Limerick tunnel may be made free for HGV traffic
Dáil told Government paid tunnel, M3 toll operators €7.85m for reduced traffic
Minister for Transport Leo Varadkar: said the situation was flawed from an economic perspective. Photograph: Alan Betson
The Government is considering making the Limerick tunnel toll-free for heavy goods vehicles (HGVs), Minister for Transport Leo Varadkar told the Dáil.
He said the State had last year paid €5.2 million to the Limerick tunnel toll operator under the “minimum traffic guarantee clause” agreed when the tunnel was built. A further €2.65 million was paid to the M3 motorway toll operator.
The State pays toll operators who developed roads to compensate for fewer vehicles using them than expected.
The Minister said it would be cheaper for the Government to pay the toll and make it free for HGVs to use the tunnel. In the “toll holiday” last November, 20 per cent more trucks went through tolls, but in Limerick the increase was 70 per cent.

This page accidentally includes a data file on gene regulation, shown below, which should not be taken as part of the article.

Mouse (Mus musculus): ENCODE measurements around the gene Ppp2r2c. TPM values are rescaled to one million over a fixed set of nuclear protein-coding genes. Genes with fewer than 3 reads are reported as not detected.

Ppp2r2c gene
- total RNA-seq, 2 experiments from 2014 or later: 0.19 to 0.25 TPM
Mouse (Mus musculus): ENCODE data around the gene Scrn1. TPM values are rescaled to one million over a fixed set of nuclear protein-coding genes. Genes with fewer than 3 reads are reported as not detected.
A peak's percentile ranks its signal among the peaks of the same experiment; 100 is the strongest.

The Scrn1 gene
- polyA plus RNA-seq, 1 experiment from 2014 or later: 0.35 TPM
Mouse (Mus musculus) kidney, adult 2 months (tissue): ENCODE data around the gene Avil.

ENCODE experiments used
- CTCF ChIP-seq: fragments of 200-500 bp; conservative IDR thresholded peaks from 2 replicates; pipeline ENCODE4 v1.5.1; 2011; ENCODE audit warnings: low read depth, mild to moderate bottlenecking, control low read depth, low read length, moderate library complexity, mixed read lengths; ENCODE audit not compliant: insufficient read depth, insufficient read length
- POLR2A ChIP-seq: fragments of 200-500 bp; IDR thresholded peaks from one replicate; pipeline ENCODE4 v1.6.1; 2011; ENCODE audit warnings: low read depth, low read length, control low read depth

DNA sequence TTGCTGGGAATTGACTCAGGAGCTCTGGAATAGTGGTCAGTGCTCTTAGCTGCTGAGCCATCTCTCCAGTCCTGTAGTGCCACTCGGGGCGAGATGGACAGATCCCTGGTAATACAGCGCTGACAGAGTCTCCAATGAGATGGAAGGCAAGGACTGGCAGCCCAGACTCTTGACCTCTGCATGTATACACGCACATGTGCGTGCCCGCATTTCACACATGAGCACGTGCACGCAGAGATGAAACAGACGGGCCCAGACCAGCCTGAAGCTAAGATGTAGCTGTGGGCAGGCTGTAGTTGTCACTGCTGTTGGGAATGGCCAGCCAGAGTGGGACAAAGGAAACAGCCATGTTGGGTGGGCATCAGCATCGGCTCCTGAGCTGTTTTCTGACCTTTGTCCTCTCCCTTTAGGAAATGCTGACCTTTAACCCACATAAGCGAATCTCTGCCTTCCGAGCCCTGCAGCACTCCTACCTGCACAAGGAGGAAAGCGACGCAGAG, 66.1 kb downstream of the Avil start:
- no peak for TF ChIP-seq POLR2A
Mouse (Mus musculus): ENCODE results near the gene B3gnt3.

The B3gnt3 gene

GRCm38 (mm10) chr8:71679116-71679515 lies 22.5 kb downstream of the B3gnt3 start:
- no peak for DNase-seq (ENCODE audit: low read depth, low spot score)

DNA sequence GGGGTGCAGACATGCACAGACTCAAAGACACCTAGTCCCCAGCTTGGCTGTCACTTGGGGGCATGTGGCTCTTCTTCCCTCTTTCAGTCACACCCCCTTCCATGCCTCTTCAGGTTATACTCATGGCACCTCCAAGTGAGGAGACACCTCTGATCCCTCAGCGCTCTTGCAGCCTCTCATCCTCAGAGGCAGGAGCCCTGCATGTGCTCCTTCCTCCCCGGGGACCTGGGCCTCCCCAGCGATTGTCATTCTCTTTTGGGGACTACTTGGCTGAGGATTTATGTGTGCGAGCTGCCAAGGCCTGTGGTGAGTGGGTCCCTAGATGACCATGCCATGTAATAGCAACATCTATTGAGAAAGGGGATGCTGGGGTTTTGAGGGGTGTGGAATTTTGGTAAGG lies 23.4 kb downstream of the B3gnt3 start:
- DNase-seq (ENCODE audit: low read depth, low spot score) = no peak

He said one way to reduce the guaranteed payments would be to have the Government “paying the tolls and making it toll-free for HGVs to use the Limerick tunnel”.
“Even though the Government would then have to pay the tolls the trucks would have paid to the company, the fact more trucks would be going through would reduce the traffic guarantee.”
Independent Catherine Murphy had asked how much the Government had to pay the Limerick tunnel and M3 tunnel operators. She asked if the Minister had investigated the situation in Portugal which in 2010 managed to end the practice of paying toll operators for less traffic using tolls.
Mr Varadkar said the situation was flawed from an economic perspective. However, “in fairness to the previous administration, most people at the time believed the economy would continue to grow and very few predicted the scale of collapse that occurred”.